This is a particularly tumultuous time in our state’s history with regard to our health-care delivery system. The decisions our legislators make will have a profound and lasting impact on the health and welfare of hundreds of thousands of people in our state, and the economic health and prosperity of all of Louisiana.

The value of the Medicaid expansion is clear. Not only will it expand access to care, it will increase revenue streams to our hospitals and other health-care providers, and the many businesses and suppliers that work with them throughout Louisiana. Expanding Medicaid is the right thing to do for our people and the smart thing to do for our economy. - The Advocate, 5/1/13

If you would like to get involved with Landrieu's re-election campaign, you can do so here:

Originally posted to pdc on Thu May 02, 2013 at 12:50 PM PDT.

Also republished by Repeal or Amend the Second Amendment (RASA), Shut Down the NRA, and Louisiana Kossacks.

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Comment Preferences

  •  Tip Jar (5+ / 0-)

    Funny Stuff at

    by poopdogcomedy on Thu May 02, 2013 at 12:50:58 PM PDT

  •  Where's Frank Rose? (3+ / 0-)

    The guy who claims that supporting sane gun measures will doom Democrats in 2014?

    Stop with the facts, already!

    Calling other DKos members "weenies" is a personal insult and therefore against site rules.

    by Bob Johnson on Thu May 02, 2013 at 01:27:50 PM PDT

  •  She has always represented her state as she sees (1+ / 0-)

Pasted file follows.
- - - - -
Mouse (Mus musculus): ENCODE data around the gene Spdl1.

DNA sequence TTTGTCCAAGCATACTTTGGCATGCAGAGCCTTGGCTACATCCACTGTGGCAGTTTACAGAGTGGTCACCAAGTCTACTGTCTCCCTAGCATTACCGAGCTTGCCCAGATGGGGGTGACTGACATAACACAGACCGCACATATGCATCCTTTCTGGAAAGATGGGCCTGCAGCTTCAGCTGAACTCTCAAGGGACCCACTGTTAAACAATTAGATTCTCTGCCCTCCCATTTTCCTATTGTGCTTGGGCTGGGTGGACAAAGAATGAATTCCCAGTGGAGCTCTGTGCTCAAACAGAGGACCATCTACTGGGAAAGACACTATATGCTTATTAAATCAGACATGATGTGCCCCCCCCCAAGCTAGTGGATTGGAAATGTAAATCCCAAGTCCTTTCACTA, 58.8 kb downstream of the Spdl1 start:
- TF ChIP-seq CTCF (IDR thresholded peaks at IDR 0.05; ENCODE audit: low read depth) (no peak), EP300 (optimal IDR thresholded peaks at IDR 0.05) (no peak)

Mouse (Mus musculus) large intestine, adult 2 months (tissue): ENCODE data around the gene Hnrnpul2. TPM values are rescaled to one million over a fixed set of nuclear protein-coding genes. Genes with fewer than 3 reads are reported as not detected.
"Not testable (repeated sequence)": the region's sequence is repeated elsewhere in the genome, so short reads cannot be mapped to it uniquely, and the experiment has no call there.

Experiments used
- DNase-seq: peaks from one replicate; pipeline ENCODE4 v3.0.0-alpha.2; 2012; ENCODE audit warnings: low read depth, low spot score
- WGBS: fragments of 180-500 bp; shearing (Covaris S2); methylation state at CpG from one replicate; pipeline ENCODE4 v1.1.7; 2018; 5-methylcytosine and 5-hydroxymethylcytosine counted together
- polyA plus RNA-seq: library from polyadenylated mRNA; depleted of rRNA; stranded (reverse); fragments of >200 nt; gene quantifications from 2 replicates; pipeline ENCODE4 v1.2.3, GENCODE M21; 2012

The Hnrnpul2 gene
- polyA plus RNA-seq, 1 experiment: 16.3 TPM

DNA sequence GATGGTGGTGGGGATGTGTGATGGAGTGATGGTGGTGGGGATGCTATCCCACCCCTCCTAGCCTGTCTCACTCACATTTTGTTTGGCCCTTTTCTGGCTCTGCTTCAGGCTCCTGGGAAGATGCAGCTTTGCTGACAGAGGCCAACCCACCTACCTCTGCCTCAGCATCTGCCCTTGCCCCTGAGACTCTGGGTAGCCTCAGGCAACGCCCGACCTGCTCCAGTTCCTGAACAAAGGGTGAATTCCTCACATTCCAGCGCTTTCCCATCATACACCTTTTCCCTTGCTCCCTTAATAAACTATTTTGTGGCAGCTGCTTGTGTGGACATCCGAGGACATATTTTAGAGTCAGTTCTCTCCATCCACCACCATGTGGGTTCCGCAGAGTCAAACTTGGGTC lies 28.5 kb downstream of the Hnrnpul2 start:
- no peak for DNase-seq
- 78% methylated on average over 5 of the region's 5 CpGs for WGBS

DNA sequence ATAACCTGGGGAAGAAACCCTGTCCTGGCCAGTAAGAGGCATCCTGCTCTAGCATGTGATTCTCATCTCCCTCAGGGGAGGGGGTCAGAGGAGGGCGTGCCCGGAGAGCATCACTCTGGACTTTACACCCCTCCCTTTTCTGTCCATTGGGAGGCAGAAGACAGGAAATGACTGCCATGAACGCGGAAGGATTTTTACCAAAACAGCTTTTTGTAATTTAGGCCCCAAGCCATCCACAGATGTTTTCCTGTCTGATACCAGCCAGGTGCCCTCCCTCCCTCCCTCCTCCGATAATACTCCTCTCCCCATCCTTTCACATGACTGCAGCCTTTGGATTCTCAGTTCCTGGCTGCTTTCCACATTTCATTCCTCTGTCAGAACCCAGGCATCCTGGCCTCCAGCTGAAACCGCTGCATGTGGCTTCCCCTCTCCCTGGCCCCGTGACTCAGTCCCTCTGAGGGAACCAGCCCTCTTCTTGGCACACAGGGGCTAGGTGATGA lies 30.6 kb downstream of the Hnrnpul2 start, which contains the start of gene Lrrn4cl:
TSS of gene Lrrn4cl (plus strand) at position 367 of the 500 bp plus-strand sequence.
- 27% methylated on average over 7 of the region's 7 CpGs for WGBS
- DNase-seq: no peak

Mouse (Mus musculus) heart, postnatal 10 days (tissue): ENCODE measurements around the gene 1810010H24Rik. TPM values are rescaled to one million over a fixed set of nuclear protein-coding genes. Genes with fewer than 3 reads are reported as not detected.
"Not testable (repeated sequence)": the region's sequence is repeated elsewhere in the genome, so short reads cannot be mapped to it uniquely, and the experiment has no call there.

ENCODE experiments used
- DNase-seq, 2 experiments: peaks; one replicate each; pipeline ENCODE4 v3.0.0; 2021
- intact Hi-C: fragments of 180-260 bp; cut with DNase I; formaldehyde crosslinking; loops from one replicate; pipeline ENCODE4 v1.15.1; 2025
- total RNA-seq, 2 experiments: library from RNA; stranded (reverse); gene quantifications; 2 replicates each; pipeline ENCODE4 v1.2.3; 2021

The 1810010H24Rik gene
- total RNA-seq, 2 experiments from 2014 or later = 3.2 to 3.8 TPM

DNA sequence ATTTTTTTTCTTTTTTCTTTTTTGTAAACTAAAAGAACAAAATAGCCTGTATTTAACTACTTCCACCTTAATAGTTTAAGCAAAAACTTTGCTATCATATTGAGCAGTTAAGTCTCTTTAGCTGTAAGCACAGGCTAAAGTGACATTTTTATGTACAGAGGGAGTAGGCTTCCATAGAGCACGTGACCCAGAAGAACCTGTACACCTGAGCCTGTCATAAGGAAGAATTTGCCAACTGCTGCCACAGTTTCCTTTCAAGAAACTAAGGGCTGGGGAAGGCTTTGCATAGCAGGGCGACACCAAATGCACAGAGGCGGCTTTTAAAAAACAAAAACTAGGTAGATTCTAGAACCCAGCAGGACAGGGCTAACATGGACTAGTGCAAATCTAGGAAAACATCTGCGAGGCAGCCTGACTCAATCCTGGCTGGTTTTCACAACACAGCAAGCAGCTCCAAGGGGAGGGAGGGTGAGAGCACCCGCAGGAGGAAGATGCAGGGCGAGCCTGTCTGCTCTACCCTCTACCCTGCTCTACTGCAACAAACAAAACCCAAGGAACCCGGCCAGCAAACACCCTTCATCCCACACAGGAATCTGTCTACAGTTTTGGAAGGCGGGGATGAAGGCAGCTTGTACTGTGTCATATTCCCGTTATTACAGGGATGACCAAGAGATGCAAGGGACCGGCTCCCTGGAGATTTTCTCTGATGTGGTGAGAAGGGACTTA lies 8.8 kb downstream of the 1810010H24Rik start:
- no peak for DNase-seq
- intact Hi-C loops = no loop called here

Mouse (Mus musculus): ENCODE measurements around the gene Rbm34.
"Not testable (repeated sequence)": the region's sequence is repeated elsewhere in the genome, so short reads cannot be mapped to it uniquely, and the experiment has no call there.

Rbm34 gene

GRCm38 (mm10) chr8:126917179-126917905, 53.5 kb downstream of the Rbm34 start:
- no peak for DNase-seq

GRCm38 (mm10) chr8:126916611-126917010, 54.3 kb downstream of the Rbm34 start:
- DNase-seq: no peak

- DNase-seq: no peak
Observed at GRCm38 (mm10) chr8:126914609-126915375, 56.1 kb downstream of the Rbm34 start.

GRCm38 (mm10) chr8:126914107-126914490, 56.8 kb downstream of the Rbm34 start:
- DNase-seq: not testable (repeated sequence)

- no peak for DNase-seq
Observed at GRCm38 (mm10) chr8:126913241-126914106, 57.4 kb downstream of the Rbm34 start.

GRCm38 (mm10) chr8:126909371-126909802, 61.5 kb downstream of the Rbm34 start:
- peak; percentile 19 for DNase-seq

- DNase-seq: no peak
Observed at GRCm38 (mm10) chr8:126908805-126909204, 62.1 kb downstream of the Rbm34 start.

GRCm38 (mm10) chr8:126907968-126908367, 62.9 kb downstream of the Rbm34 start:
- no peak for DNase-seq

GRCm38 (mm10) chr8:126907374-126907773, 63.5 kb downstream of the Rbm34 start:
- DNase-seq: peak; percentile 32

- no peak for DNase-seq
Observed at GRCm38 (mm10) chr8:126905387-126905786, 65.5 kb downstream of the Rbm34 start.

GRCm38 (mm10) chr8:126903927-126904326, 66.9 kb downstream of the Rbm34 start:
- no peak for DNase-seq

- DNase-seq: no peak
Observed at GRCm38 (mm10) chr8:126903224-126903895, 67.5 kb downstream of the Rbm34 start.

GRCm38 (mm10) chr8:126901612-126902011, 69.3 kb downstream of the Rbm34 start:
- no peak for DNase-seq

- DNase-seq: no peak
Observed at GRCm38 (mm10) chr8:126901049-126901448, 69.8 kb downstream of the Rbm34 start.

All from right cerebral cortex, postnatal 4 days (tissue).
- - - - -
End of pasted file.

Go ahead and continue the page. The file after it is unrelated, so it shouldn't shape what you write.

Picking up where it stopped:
Recommended by:
    a2nite to be. That is not pleasing to those in more liberal environs, but I think she is better than people here give her credit for.

    The key is to work hard in the state and persuade more people to trust in voting for more progressive candidates. Until we are will to do that work, politicians from Louisiana or North Carolina to vote like politicians from deep blue states and districts.

    The politicians may be bought, and the system corrupt, but it is our duty to fix these things.

    by sebastianguy99 on Thu May 02, 2013 at 01:48:07 PM PDT

  •  Tony Perkins connected to David Duke years ago (1+ / 0-)
    Recommended by:

    as I recall.  

  •  Vulnerable? (0+ / 0-)

    Mary Landrieu has been a state and federal office holder in Louisiana for 33 consecutive years. She has won 5 consecutive state wide elections. She has  successively increased her margin of victory in each of her 3 last Senate elections. The biggest Republican money men in the state of Louisiana, including its former Party Chairman have already crossed the line and publicly announced their endorsements and intent to raise money for Landrieu in her upcoming election, before we even know who the Republican candidate(s) will be. Even her supposedly risky decision to support firearms background checks has proven to be wildly popular with state Republican voters and Democrats alike. Its becoming increasingly apparent that if Republicans think they can flip the Senate in 2014, the voters in Louisiana aren't going to be the ones that do it for them.